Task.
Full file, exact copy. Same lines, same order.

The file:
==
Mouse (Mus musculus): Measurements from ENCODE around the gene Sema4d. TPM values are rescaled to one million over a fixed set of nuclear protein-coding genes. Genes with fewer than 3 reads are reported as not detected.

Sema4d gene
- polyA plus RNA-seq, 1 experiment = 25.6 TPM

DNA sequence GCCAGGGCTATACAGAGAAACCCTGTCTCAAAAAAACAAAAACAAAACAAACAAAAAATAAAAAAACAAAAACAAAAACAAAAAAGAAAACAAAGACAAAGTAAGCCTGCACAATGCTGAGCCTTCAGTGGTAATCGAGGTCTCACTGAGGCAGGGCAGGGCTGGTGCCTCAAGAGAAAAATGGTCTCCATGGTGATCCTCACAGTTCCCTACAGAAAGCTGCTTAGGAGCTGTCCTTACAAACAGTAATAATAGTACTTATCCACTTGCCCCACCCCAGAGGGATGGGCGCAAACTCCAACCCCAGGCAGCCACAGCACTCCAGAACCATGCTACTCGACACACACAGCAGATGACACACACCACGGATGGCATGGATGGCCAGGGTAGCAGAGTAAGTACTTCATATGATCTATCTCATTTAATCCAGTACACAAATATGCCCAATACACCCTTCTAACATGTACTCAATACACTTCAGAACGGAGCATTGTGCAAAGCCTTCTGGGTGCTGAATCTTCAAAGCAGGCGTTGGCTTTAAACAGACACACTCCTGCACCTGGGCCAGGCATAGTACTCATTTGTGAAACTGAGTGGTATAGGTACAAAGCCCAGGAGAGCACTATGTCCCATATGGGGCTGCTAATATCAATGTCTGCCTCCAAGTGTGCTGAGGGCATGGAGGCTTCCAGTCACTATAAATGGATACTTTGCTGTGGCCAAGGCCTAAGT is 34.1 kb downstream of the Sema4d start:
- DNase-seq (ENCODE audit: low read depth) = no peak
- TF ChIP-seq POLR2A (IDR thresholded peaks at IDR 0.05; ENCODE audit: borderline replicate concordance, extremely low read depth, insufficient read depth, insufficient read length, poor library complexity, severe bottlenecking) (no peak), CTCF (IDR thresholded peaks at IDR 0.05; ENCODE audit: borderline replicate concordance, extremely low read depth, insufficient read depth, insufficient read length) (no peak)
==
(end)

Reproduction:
Mouse (Mus musculus): Measurements from ENCODE around the gene Sema4d. TPM values are rescaled to one million over a fixed set of nuclear protein-coding genes. Genes with fewer than 3 reads are reported as not detected.

Sema4d gene
- polyA plus RNA-seq, 1 experiment = 25.6 TPM

DNA sequence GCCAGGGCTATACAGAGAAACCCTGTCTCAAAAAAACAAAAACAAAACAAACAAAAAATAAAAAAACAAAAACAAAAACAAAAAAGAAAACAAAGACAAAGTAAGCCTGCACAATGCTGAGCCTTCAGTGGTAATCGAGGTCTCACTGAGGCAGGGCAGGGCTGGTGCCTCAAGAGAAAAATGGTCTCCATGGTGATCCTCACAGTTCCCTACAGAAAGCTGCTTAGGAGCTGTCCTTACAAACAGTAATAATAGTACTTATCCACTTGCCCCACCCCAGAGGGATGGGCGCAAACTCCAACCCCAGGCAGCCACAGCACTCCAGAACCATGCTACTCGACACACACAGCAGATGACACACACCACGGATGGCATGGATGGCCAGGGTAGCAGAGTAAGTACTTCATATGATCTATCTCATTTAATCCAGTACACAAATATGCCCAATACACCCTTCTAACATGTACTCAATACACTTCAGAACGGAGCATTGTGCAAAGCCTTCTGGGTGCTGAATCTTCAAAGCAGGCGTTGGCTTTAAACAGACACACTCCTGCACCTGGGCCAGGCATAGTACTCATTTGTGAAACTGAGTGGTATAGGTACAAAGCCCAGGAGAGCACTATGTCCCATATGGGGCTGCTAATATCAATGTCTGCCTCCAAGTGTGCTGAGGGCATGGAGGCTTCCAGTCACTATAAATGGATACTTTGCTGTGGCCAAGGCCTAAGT is 34.1 kb downstream of the Sema4d start:
- DNase-seq (ENCODE audit: low read depth) = no peak
- TF ChIP-seq POLR2A (IDR thresholded peaks at IDR 0.05; ENCODE audit: borderline replicate concordance, extremely low read depth, insufficient read depth, insufficient read length, poor library complexity, severe bottlenecking) (no peak), CTCF (IDR thresholded peaks at IDR 0.05; ENCODE audit: borderline replicate concordance, extremely low read depth, insufficient read depth, insufficient read length) (no peak)